Light soaked in from the stained glass window beside Tabitha’s booth and painted the sheet of paper before her in glorious color. Biting the tip of her pen, she glanced around the café in search of words. What could she possibly say adequate enough to express what she’d just experienced, what she wanted a boy to read someday that would explain the tremendous sacrifice of his father?
With a sigh, she lowered her pen and simply wrote what came to mind.
I’m writing this to tell you what really happened to your father—and your mother. I never knew her, but if Max loved her . . . well, she must’ve been an amazing woman. And here I go rambling on already. You’ll have to forgive me. I’ve never been much of a writer.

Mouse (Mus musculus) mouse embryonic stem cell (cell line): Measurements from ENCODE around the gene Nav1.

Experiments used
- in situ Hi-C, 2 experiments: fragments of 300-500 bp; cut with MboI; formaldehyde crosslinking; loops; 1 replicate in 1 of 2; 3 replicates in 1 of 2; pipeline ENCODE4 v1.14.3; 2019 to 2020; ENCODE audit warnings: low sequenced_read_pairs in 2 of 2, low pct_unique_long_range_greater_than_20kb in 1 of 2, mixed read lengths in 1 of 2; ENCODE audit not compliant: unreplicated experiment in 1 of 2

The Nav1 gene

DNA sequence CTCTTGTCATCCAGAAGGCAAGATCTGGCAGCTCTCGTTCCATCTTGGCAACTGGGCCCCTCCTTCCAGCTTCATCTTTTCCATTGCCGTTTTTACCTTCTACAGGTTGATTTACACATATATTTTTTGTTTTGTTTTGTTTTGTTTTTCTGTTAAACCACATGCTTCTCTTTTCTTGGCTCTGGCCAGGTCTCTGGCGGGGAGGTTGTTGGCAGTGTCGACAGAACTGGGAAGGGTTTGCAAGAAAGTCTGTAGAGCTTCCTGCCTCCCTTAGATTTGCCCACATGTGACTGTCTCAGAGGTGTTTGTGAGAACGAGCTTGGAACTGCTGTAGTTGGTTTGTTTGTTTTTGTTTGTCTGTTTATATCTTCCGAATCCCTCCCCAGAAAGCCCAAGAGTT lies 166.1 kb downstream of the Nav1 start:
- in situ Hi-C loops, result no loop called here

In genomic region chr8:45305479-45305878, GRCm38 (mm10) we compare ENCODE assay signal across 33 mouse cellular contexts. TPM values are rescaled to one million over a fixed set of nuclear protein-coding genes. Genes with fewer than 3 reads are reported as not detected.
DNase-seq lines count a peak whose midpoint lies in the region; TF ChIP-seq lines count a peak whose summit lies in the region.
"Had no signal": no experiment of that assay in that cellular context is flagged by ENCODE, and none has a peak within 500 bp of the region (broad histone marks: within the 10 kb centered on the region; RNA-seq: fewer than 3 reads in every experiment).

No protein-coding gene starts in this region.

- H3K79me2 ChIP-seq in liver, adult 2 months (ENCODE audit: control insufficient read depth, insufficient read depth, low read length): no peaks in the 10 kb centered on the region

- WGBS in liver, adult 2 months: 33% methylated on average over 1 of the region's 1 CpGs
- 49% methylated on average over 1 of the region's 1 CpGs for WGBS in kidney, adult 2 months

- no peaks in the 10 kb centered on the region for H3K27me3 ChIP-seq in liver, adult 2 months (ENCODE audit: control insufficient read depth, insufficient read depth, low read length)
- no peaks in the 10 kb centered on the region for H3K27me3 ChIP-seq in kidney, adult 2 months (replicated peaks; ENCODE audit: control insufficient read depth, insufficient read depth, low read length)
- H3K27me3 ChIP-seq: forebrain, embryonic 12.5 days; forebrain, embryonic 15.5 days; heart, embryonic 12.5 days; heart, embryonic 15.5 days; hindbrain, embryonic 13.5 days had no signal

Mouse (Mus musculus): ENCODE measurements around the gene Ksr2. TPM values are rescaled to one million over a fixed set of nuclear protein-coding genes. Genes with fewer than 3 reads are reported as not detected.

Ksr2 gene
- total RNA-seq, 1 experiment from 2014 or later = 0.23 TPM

What I want to say is, don’t believe any of the stories you may hear or the “official” report. It’s all a bunch of bull. What really happened? Well, I don’t think I can give it justice, but I’ll try.
Max taught me that life’s greatest irony is, a person’s worth is not measured in how they live but in how they die. What a person gains is measured by what they sacrifice—and if death is the ultimate sacrifice, it must truly be the ultimate gain.
Your father believed in life after death, and so do I. Right now, I know he’s watching me and wants me to tell you his story. It’s a love story, a story of his love for you . . .
This was going to be the start of a novel. It never turned into anything, but I still like it.